i19-01The notable difference in his kit however, are unmistakeably ‘Russian’. Replacing the summer pilotka side cap is a synthetic fur cap known as a ‘ushanka’, popular in Russia for centuries. The ushanka, bearing a red soviet army enamel and metal star, can be folded down over the ears and back of the neck in extremely cold weather but is normally worn as out rifleman here wears it – and a similarly jaunty angle. While the ushanka is often seen in winter dress worn on its own, in the field it was not uncommon to see it worn underneath the issue Ssh 40 or 60 model steel helmet on manoeuvres. Covering most of his uniform is a grey thick woollen greatcoat conspicuously marked with his branch of service insignia. Soviet greatcoats often had no visible buttons, instead having internal ties to allow them to expand when worn with heavier winter clothing and as can be seen here the ‘everyday’ (or possibly even ‘parade’) insignia is worn on the greatcoat rather than being removed for the field as per regulations. Once again the vagaries of the Soviet procurement and supply system often meant that while the greatcoat was ‘officially ‘ grey it was not unknown for examples to be anything from a light brown to a dark green!

As with his summer scale of issue our soldier wears high leg ‘sapogi’ boots with a leather bottom and felt calves. While these are usually adequate for winter wear, in particularly cold postings fur lined or padded boots may well be issued. The Russians have typically eschewed the use of socks and preferred cloth ‘foot wraps’ to be worn under their boots and many veteran soldiers testify to their comfort and superiority over socks in wet and cold weather.

Spartan Equipment
i19-03As with all Soviet soldiers of the era, load carrying equipment is spartan and somewhat outdated by western standards. Unlike NATO soldiers the Soviet infantryman was not expected to operate for any length of time away from his squad’s Armoured Personnel Carrier and support services. Our soldier’s equipment pouches are carried upon a rubberised canvas belt and yoke similar to WWII German ‘Y straps’. Attached to this harness are his water bottle, an ammunition and cleaning kit pouch for his assault rifle and his rifles 6kh4 bayonet, while fitted to the central rear strap is a groundsheet capable of serving as a waterproof cape/shelter quarter. This item is again similar to the WWII Soviet design and is known as a ‘plastch’. Consisting essentially of a square of waterproofed canvas of (roughly 5’ square), the plastch has a number of eyelets, grommets and ties that enable it to be secured around the body or combined with others to make rudimentary shelters.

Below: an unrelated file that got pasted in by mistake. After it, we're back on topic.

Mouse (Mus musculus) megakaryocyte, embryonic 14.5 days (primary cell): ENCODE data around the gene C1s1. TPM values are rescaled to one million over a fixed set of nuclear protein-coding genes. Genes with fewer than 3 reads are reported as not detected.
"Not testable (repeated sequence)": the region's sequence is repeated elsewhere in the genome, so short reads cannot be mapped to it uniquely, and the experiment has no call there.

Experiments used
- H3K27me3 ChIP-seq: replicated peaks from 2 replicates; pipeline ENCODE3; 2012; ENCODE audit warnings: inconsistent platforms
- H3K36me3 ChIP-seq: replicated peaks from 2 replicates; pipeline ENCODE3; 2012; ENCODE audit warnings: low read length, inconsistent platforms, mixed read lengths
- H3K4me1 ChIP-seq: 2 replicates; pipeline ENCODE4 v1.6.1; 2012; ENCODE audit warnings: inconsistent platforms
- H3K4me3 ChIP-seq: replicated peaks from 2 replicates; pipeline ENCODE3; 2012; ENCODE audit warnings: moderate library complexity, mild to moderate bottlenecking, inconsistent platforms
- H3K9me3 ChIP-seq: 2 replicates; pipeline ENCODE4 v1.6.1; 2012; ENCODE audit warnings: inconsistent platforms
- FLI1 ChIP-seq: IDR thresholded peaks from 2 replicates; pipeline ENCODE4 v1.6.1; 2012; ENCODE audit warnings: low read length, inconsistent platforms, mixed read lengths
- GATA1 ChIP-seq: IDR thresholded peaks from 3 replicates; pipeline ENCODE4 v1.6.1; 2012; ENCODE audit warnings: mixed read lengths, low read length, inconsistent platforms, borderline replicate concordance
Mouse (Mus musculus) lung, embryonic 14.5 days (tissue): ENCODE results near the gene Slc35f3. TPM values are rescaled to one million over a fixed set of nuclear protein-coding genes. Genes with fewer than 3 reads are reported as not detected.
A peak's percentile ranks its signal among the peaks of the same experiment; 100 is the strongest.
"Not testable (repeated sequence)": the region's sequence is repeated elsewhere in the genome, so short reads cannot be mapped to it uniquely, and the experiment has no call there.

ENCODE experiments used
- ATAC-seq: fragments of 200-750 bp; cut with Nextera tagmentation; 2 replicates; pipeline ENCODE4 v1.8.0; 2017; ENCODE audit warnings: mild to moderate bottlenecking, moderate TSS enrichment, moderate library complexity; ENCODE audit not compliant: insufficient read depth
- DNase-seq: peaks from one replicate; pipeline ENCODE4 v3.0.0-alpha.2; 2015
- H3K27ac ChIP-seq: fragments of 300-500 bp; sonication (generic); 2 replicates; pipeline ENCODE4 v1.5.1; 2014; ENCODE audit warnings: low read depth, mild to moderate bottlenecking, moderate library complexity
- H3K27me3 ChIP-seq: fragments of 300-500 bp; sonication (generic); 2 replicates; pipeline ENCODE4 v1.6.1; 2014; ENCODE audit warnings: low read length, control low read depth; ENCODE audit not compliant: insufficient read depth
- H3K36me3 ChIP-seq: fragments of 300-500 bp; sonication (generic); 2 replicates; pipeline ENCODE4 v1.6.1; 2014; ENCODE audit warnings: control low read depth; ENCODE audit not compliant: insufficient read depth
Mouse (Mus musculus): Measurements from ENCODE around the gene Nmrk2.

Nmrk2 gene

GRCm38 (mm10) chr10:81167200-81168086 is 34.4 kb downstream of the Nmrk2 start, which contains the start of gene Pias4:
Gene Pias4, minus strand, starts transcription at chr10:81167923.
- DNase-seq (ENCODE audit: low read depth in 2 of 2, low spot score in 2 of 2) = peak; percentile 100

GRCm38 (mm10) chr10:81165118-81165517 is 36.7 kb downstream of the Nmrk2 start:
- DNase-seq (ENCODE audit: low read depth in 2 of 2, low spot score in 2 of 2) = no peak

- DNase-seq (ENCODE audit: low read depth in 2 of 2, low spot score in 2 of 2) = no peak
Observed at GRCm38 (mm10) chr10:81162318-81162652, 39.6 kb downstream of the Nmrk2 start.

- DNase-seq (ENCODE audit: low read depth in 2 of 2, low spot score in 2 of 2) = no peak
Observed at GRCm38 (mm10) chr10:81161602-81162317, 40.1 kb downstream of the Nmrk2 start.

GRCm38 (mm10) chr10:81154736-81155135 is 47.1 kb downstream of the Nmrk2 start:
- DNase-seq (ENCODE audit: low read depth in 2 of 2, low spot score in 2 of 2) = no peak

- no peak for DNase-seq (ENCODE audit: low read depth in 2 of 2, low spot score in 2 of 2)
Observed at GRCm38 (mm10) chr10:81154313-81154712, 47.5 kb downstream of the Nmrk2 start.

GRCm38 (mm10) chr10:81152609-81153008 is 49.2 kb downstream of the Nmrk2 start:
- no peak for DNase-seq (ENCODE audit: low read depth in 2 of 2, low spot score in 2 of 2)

Suspended across our warrior’s chest is his respirator bag for his ShM gas mask. This model again dates back to a late WWII design and was vastly inferior to western models, as the ShM covers the soldier’s ears with a rubber hood and has no speech outlet making verbal communication extremely difficult if not impossible in battle – additionally its hermetically sealed, hood-like nature make it extremely hot and uncomfortable to wear for prolonged periods. However, as with all armies of the period, the respirator was carried at all times in the field as both sides fully expected to fight a chemical or nuclear war – missing from his kit however is the equally cumbersome (and unpleasantly hot)OP-1 chemical defence suit, although a foldable chemical defence poncho is likely to be carried in the haversack. For the Soviet soldier the need to carry an NBC suit at all times was less of an issue as, as aforementioned, the rifleman would be expected to fight from the confines of a chemically protected armoured fighting vehicle.

As with most of our Warsaw Pact warriors in this series, he is armed with a model of assault rifle from the venerable Kalashnikov family. While most motor rifle soldiers would be issued the new AK74 5.45 calibre assault rifle with a full laminated wood stock it was not unknown for reconnaissance soldiers to be seen with the folding stock variant, a variant normally seen with airborne forces.
In summary we at Airsoft Action think it’s safe to say that while this is definitely one of the more iconic ‘Cold War Warriors’ impressions we’ve displayed it’s probably also one of the least practical for skirmishing in the UK with and this is largely because of the cumbersome heavy greatcoat. We felt that even if you didn’t overheat within half an hour on the field, the chances of you feeling a ‘hit’ through this seriously hefty winter clothing was pretty slim indeed!